Another big sedan is rolling into the history books.
Crossovers are king, and in no segment is that more apparent than full-size sedans. Several automakers have been quietly dropping big four-door flagships from their lineups — most notably Ford (Taurus/Lincoln MKS), GM (Chevy Impala/Buick LaCrosse, Cadillac XTS/CT6), Hyundai (Azera) and Kia (Cadenza). Now, the Toyota Avalon will die along with that bunch after the 2022 model year, Automotive News reports. The automaker confirmed its decision, after informing suppliers that its Georgetown, Kentucky plant will no longer produce the car for the U.S. market.
After just three years, then, Toyota will cut the current XX50 generation short after three years, and scrap its mid-cycle refresh.
The Avalon first emerged in 1994, as a replacement for the straight-six, rear-wheel drive Cressida. The five succeeding generations over the next 27 years offered a front-wheel drive platform, along with a V6 powerplant. Toyota just added all-wheel drive as an option for the Avalon, and even a sporty-flavored TRD version. With just 10,328 examples finding buyers in the first half of 2021, though, it’s clear few people are taking Toyota’s flagship sedan these days. This year alone, the mid-size Camry sold 177,671 examples, while the three-row Highlander sold 144,380.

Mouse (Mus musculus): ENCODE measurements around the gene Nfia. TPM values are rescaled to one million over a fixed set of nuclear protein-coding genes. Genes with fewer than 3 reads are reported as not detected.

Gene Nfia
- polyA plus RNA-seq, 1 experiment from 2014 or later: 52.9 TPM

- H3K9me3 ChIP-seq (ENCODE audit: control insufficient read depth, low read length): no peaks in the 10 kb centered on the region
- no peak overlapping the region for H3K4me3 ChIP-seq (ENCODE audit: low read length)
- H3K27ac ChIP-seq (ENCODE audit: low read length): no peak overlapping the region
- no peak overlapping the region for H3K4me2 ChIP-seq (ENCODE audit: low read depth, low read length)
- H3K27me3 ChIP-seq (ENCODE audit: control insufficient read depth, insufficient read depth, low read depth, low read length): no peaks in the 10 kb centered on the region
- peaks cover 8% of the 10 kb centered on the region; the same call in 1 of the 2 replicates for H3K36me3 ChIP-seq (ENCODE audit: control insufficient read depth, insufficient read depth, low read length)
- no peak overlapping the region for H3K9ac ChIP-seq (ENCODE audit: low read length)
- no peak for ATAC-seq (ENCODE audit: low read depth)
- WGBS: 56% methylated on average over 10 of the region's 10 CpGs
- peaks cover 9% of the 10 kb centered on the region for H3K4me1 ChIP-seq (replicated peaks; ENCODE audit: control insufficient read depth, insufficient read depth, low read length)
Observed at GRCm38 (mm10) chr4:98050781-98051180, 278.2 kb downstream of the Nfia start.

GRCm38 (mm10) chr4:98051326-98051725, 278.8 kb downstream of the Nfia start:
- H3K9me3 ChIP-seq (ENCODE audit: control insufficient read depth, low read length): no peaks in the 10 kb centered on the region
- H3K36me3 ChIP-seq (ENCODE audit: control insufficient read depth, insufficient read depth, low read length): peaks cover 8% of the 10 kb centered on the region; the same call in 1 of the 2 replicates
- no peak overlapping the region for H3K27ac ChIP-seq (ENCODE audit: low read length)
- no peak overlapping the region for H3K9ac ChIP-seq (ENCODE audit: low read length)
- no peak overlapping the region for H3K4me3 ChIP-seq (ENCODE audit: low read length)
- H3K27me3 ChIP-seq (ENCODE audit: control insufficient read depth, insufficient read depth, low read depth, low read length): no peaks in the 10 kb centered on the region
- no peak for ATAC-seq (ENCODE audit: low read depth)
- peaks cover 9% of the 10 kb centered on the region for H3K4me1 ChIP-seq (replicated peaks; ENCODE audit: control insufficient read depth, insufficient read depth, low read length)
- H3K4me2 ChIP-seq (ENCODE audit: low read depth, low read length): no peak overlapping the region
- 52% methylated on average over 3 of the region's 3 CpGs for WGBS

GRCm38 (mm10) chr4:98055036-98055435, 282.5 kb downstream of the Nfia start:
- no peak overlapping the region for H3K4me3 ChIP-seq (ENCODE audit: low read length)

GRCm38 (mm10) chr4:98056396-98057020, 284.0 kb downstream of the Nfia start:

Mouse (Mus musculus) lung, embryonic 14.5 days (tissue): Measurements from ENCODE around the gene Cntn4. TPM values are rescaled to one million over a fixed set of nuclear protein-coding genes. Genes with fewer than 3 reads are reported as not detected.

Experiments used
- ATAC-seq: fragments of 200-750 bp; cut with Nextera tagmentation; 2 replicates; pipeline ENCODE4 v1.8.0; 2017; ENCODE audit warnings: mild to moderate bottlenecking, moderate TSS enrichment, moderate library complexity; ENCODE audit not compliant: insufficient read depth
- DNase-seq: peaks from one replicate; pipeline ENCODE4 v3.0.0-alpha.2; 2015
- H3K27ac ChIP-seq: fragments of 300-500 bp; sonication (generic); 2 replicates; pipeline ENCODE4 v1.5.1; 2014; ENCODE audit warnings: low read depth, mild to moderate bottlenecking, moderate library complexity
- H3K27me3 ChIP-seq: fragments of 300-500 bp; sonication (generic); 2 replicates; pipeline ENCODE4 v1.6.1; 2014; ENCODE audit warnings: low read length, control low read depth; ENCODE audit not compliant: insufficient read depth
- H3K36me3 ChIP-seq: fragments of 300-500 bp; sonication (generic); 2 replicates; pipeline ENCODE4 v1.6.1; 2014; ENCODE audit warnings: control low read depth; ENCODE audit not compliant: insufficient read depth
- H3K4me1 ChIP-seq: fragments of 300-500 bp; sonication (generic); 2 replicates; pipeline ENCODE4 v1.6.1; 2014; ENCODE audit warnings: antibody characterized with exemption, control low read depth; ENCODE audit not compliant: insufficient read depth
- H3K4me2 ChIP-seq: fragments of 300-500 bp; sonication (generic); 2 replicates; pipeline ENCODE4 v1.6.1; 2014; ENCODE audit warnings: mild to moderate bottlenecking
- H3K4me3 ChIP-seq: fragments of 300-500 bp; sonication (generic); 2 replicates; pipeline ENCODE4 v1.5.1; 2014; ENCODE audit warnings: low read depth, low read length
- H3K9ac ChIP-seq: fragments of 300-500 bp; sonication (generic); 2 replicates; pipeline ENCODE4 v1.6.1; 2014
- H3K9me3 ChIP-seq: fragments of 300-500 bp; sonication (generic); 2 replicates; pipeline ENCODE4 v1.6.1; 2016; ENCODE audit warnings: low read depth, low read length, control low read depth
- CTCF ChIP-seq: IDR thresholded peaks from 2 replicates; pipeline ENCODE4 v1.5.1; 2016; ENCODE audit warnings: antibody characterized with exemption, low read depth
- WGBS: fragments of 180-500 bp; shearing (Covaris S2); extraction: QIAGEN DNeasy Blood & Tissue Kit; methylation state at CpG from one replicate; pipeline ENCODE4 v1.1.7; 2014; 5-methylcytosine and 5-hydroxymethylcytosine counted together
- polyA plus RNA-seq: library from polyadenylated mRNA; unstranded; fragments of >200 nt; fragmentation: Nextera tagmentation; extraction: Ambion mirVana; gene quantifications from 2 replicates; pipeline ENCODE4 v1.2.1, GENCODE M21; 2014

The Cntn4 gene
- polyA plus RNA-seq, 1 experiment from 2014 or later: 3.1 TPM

Even the Dodge Charger — one of three remaining full-size sedans in the American market — outsold the Avalon by 4 to 1. Avalon sales peaked in 2000, when it reached 103,878.
Now, there are just three large sedans left in the once competitive, profitable segment. The Dodge Charger is the best seller, by far, while its Chrysler 300 cousin also lingers on. Nissan’s Maxima will be the last front-wheel drive large sedan on the market, if it continues to hang on after the 2022 model year as well. It’s worth noting luxury sedans are a bit easier to find. There’s no word of the Avalon’s Lexus ES counterpart going anywhere just yet, for example.